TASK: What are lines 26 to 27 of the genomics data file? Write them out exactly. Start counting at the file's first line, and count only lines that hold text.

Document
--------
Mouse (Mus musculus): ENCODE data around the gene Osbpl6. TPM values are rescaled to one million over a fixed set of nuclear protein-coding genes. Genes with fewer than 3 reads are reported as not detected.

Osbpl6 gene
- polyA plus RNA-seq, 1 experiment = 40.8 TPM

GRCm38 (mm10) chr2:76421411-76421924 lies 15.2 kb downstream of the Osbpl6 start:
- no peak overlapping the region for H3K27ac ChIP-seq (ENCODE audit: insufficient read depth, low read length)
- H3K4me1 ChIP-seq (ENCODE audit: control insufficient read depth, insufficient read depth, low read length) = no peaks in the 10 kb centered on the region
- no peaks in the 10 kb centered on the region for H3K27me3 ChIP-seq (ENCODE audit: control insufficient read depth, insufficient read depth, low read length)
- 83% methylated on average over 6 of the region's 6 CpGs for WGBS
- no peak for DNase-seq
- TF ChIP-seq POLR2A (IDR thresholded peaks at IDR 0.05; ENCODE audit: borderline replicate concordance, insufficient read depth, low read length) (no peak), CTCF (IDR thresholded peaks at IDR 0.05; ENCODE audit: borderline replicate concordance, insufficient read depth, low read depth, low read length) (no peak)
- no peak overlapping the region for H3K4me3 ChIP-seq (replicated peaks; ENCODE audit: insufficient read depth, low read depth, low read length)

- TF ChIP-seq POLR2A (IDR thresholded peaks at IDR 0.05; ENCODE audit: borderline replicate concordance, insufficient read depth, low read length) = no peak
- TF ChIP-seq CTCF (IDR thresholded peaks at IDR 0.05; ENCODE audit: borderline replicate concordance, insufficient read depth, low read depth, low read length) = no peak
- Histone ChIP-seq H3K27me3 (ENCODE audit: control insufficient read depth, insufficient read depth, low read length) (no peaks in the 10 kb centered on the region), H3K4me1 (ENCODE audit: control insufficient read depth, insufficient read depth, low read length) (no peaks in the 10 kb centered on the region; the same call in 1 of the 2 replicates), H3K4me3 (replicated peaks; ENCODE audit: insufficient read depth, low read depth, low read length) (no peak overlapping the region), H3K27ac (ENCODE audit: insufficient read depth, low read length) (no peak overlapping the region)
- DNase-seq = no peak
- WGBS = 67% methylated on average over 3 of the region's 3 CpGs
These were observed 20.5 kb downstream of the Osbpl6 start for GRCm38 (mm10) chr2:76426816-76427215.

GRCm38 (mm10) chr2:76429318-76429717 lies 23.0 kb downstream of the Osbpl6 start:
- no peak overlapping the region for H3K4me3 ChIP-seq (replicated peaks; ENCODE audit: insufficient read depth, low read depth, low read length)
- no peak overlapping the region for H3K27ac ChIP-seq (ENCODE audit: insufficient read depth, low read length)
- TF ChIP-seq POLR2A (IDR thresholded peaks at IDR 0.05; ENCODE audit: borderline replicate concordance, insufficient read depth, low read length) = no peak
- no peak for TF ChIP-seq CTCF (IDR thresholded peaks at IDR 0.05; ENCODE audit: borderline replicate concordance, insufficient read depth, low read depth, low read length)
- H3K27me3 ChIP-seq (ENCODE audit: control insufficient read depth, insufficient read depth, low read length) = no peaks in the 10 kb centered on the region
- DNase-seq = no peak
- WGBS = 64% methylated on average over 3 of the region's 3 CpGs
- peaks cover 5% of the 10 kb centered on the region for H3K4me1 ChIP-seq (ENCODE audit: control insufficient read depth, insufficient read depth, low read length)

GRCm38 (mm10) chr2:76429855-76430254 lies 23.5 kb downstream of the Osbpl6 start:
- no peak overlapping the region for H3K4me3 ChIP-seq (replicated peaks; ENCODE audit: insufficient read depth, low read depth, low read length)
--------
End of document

- peaks cover 5% of the 10 kb centered on the region for H3K4me1 ChIP-seq (ENCODE audit: control insufficient read depth, insufficient read depth, low read length)

GRCm38 (mm10) chr2:76429855-76430254 lies 23.5 kb downstream of the Osbpl6 start: